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Controversial farm subsidy scheme consultation closes

08 Mar 2024 4 minute read
Farmers protest outside the Senedd in Cardiff over planned changes to farming subsidies. Andrew Matthews/PA Wire

Emily Price

The Welsh Government has thanked farmers for taking part in a consultation for a controversial overhaul of farm subsidies which led to protests across Wales.

The Sustainable Farming Scheme (SFS) will replace grants once received when Wales was part of the European Union. It will use public money to help farmers produce food sustainably, tackle the climate and nature emergencies and restore ecosystems.

But it will require farmers to bring their existing tree and woodland cover up to 10%, and earmark another 10% for habitat – a requirement which farmers and unions say is “unworkable”.

Last month thousands of farmers arrived in Cardiff Bay to protest the plans and this week 5,500 wellies were laid out on the steps of the Senedd to symbolise the potential job losses faced by the sector if the scheme moves ahead.

‘Important’

The Welsh Government says the SFS is necessary in the fight against climate change but also says changed will be made to the scheme before its roll out next year.

Shadow minister for rural affairs Sam Kurtz described the consultation as the “most important for rural Wales in a generation.”

Both Plaid Cymru and the Welsh Conservatives have raised concerns about the scheme in its current form.

Analysis and a summary of the responses will be published but the Welsh Government later in the spring.

On Friday (March 8) the Minister for Rural Affairs Lesley Griffiths thanked everyone who took part in the SFS consultation saying the responses will be “carefully considered”.

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She said: “I’d like to thank everyone who has taken part in this consultation, or attended one of our roadshows. Every response to the consultation will be carefully considered.

“There are many examples of the very highest standards of farming and food production in Wales, and we believe that we must support more farmers to achieve those high standards to ensure a sustainable future for our rural communities and our nation as a whole. We will use the wealth of valuable insight gained through the consultation to consider how best this can be achieved.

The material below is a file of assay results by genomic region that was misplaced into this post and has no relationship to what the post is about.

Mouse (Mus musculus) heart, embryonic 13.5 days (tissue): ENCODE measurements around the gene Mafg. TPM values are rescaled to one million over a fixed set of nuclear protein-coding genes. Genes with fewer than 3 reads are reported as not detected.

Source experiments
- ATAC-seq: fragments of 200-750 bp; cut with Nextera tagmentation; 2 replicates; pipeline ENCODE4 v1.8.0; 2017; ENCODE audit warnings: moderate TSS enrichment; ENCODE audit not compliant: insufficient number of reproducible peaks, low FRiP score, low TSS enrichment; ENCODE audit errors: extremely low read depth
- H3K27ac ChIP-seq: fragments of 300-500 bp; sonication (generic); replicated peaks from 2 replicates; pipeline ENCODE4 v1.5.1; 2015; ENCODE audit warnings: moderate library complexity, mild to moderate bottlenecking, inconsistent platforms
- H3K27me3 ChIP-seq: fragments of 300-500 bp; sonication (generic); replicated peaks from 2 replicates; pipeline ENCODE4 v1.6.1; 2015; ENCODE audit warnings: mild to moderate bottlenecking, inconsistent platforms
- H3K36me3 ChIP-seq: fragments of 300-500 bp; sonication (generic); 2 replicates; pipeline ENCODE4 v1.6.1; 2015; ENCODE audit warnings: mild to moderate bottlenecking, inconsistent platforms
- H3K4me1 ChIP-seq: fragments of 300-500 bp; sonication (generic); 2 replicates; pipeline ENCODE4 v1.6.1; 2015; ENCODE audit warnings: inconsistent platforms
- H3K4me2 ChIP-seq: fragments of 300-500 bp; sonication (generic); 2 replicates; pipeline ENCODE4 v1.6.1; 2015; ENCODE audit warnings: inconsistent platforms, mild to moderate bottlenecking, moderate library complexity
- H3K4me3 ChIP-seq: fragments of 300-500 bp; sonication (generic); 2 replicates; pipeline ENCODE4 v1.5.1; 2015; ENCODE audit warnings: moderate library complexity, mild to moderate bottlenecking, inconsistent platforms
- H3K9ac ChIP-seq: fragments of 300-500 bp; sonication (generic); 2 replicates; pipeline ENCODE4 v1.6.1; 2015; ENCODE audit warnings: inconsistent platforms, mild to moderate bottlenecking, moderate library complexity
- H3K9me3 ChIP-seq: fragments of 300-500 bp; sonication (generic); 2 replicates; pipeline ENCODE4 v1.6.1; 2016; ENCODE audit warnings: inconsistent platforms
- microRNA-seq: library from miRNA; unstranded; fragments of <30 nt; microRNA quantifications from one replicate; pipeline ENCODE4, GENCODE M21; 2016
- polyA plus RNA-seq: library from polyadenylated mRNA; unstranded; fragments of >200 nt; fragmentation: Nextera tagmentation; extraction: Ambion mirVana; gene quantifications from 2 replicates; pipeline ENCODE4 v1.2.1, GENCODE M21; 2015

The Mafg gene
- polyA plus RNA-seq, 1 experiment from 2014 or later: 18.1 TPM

“Every consultation response received, and the issues raised and discussed at the 10 Welsh Government Roadshow events during the consultation period, will be analysed and properly considered.

“I have been clear I expect changes to be made to the proposals as a result of the consultation so that we can most effectively support a transition to more sustainable farming in Wales, as our present circumstances demand.

“No decision will be taken on any of the proposals, including how we achieve the requirement for habitat and trees, until a full analysis of the responses has been carried out.

“Our aim is to secure a successful future for Wales and for our farmers. We want them to continue producing food sustainably into the future, in ways that we know many farmers already practice right across Wales.

“Sustainable food production delivers additional benefits such as improvements to business efficiency, water quality and biodiversity, which in turn ensure that food production can continue for generations to come.

“These are benefits to wider society and we continue to believe that public funding for farming is well justified on the basis of the kind of social value farmers provide.

“I’d like to assure everyone who has taken part in the consultation – we are listening and we will take all views into account. We have to get this right, the future of food production in Wales depends on it.”

Responding to the closure of the consultation, Samuel Kurtz MS, Welsh Conservative Shadow Minister for Rural Affairs, said: “This consultation has been painful for our rural communities.

“Farmers across Wales, fearing for their future, have made it clear that the SFS requires major changes, or else thousands of jobs will be lost.

“It’s now time for the Welsh Government to show that they have listened to farmers.”


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